Canadian Pacific Railway Set-off Siding
Agent or Operator

Agent and Operators started being phased out of railway operations in the 1950s. Until the mid-1970s they were quite common along most rail lines in North America, performing very similar duties in both Canada and America. There demise started with the advent of CTC (Centralized Traffic Control), reliable telephone communication, fax machines, early computer models, car readers, centralization, road construction into previously inaccessible locations, and more.

The Agent or Operator, he or she, performed two entirely different duties.

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Depending upon station location copying train orders would be a very important part of his/her duties. A station could be near the midpoint of a subdivision, or just one station out from a main terminal, or perhaps at a location where just one order a week was copied, often in emergency situations only. The operator part invariably took precedence over other duties as it involved keeping trains running fluidly. Most Canadian Pacific Railway stations had red and green order boards, some railways used red, yellow, and green. Most order boards were manually operated indicating written or typed paper orders were to be delivered to passing trains.

Other duties consisted of copying lineups for local section forces, and often others who required them, from the dispatcher, up to 5 times a day. OS'ing trains, (Reporting train arrivals and departures.) maintaining proper blocks for trains via the train order signal, keeping a standard clock, (Time comparison occurred at 10:00 hours daily) keeping the station's register book where required. In some instances crews had to be called to duty where crew layovers occurred. Sometimes, it was even necessary to fire up the wood stove in a Conductor's caboose.

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An Agent's duties were much more complex and varied more widely than the Operator's. Basically an Agent was the representative of the railway in that community around the station.

His duties were, but not limited to, ordering empty cars for any industry at that location and billing them out as loads, including custom papers, and special tariffs if applicable.

Attending incoming loads to industries and private customers. (Household goods in car loads for instance.) Incoming loads could also include whole Express cars or LCL (Less Than Carload). For example, LCL might be half a carload of refrigerators for one customer and half a carload of dog food for another.

Looking after Express shipments, again this could vary widely depending on the number of passenger trains calling and stopping at that particular station. The agent made a commission of 5 percent on every incoming and outgoing item (more if interline). Business varied widely, where one agency would receive 2 or 3 items a week, others might see hundreds of items a day. Some locations had their own draying companies to deliver shipments to the customer's door.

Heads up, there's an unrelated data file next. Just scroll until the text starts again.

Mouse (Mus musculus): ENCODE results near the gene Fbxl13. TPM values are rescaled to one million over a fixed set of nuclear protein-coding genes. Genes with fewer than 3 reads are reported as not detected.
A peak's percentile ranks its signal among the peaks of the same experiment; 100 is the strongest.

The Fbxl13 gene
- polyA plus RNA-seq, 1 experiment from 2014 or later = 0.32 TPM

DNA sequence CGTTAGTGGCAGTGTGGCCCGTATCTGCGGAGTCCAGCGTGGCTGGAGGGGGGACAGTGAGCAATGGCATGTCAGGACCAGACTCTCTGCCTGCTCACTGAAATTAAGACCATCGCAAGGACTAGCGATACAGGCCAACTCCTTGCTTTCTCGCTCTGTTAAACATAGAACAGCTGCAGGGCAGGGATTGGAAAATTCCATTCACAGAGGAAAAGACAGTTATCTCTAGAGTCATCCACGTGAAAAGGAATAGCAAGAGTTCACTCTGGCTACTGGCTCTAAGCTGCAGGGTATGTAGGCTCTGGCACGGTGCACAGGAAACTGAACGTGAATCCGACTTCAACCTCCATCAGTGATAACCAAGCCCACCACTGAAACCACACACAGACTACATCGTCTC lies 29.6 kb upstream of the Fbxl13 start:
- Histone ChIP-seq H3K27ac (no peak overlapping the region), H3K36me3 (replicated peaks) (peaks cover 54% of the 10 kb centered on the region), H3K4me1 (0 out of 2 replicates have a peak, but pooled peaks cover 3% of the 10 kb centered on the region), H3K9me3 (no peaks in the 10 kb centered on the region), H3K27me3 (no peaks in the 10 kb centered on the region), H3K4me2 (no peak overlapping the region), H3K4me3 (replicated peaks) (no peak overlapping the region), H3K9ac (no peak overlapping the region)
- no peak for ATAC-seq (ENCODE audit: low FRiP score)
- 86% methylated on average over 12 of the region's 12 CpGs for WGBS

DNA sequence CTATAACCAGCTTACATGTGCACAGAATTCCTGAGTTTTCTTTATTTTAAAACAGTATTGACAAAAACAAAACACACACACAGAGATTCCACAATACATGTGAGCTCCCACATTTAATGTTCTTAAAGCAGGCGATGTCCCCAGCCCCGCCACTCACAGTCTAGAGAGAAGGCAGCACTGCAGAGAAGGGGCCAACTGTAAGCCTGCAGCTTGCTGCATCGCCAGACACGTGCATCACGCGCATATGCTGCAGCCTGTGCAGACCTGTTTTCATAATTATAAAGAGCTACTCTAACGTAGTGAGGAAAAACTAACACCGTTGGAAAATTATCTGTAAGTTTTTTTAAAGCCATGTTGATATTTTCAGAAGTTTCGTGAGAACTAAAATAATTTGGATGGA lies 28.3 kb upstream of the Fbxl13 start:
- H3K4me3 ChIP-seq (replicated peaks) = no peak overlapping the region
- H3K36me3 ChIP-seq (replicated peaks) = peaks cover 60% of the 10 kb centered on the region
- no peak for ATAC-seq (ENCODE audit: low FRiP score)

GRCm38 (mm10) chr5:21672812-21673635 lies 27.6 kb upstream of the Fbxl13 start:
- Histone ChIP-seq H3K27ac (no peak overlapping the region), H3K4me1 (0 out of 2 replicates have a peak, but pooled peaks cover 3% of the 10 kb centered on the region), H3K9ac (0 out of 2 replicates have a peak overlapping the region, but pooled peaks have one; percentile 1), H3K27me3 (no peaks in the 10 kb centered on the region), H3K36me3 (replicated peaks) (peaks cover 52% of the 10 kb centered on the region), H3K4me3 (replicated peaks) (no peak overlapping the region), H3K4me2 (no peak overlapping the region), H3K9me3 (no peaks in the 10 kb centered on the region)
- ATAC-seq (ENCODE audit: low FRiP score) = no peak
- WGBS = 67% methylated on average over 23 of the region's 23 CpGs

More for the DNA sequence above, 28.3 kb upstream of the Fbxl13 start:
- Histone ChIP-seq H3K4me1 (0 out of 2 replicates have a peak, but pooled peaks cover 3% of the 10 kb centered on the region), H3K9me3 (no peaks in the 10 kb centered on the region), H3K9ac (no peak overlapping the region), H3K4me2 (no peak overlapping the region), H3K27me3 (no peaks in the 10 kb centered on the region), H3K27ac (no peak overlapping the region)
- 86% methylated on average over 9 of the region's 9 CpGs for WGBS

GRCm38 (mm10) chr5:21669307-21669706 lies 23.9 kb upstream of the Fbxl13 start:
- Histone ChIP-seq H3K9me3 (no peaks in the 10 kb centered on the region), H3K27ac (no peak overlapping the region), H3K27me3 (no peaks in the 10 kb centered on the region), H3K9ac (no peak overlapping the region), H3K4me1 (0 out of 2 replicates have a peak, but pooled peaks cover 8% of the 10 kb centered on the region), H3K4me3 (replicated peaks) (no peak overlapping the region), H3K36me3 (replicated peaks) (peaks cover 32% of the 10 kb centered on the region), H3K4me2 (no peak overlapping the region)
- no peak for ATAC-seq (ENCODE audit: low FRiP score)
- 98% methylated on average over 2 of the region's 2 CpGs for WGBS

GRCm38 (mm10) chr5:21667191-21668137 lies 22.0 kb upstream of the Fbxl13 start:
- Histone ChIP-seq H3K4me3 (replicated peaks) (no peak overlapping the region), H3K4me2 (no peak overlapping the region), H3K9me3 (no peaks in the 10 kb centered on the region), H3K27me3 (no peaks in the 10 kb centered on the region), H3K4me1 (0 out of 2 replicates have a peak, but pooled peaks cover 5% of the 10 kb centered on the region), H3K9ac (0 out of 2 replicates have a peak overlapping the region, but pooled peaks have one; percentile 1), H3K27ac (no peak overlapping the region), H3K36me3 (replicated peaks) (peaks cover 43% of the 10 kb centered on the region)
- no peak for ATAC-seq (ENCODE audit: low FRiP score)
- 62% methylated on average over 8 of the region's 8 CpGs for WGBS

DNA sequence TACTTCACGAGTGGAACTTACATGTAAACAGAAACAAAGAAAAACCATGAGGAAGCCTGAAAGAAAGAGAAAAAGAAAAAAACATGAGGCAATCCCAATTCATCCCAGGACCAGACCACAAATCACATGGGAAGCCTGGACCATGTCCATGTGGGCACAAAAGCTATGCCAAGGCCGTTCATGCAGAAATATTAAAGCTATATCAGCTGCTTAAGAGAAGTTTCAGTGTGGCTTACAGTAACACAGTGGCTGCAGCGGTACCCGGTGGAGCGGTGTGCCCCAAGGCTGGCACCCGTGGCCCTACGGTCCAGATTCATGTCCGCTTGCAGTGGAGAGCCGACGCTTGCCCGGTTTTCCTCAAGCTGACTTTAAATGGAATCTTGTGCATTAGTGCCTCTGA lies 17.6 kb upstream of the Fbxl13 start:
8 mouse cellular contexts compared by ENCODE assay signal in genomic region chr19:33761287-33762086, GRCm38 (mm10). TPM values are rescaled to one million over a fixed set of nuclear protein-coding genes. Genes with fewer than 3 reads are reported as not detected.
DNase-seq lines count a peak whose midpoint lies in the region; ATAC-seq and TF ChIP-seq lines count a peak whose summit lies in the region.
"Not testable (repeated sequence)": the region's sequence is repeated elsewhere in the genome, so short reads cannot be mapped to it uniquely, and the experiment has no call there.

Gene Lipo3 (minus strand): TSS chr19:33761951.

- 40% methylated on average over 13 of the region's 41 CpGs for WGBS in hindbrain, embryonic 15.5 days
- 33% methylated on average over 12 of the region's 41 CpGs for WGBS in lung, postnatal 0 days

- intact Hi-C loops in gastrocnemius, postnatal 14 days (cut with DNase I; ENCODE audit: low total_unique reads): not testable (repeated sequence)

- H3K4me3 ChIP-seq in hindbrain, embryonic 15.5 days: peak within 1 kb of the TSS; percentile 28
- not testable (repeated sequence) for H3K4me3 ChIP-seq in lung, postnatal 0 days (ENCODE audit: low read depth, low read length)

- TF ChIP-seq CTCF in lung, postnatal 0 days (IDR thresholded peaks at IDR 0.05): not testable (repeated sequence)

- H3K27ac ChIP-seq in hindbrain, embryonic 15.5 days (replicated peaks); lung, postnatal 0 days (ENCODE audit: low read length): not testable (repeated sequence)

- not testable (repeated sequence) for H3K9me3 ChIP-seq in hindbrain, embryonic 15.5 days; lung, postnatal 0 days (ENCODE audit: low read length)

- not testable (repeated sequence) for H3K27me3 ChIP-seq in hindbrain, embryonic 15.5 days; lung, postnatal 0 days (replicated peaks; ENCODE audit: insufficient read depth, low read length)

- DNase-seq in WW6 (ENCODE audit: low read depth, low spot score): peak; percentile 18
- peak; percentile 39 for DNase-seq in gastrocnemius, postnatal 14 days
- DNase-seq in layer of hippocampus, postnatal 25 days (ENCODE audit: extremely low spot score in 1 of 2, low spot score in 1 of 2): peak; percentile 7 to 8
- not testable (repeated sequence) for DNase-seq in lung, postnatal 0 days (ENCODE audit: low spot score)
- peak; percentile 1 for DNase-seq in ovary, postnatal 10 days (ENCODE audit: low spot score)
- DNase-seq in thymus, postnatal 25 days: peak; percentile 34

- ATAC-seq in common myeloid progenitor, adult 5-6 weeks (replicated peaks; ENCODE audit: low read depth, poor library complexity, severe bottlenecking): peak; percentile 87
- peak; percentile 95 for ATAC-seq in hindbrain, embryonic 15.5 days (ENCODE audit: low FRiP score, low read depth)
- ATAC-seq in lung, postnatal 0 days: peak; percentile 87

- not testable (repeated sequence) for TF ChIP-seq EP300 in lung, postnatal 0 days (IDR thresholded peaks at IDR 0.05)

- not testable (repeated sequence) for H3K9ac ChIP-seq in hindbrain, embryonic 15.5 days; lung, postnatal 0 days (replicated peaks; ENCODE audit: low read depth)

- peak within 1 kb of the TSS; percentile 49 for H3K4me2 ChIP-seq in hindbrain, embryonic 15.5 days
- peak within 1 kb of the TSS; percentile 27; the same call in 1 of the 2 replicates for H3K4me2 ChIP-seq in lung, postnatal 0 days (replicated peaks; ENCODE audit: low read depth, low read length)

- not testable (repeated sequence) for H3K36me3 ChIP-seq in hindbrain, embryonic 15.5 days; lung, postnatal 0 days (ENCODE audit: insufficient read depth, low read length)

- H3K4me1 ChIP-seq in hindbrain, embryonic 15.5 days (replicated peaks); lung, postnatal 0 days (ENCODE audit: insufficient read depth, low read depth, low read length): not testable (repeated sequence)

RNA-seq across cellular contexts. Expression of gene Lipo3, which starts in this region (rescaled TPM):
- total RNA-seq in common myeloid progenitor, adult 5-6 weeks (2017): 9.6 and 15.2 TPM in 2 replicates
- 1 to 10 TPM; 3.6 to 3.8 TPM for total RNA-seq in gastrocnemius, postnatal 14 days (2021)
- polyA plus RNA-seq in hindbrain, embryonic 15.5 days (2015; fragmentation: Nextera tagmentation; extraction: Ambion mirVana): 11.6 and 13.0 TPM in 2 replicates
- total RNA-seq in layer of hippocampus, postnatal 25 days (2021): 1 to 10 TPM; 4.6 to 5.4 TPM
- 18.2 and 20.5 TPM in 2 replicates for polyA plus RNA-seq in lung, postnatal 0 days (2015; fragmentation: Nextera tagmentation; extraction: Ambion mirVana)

Selling passenger tickets, including interline, which might consist of overseas steamship tickets, and later, even airline tickets. Baggage also had to be included in this category.

Provide public telegram and telegraph services, both local and international, including money transfers with the selling and cashing of money orders, press releases, and coded messages for government agencies. Commissions were paid on these particular duties.

An agent almost needed to be a fully qualified accountant. The month-end balance sheet was a major job and could include more than 50 supporting documents depending on the location. It took days to prepare this paperwork and it had to be accurate to the penny.

An Agent also received and dispensed company pay cheques.

Daily car service, and weather reports when required, kept the Agent busy. "Checking the yard", a daily early morning occurrence, so the agent (and by extension the company) knew exactly what was in the yard. Often this was also the Agent's only indication that something had been set-out overnight (dropped off from a passing train). Cars might not be accompanied with a proper waybill. Car service was done via telegraph as late as 1965.

The Agent kept all the tariff books up-to-date. This was a major paper chore, often passed on to the night operator when there was one, along with other duties.

Agents had their own dwelling, namely the station. Agent positions were advertised by telegrapher's bulletins twice a month with "HFL", which stood for House, Fuel, and Light costing about $1.50 per month from the Agent's salary.

Basic station maintenance, both for the company part and personal living quarters, was performed by the Agent. Any major repairs were handled by the B&B Department (Bridges & Buildings). Some agents kept marvellous yards, Elma east of Winnipeg, and Yale on CPR come to mind. At one time CPR ran a station garden competition across it's system that encouraged some grand displays.

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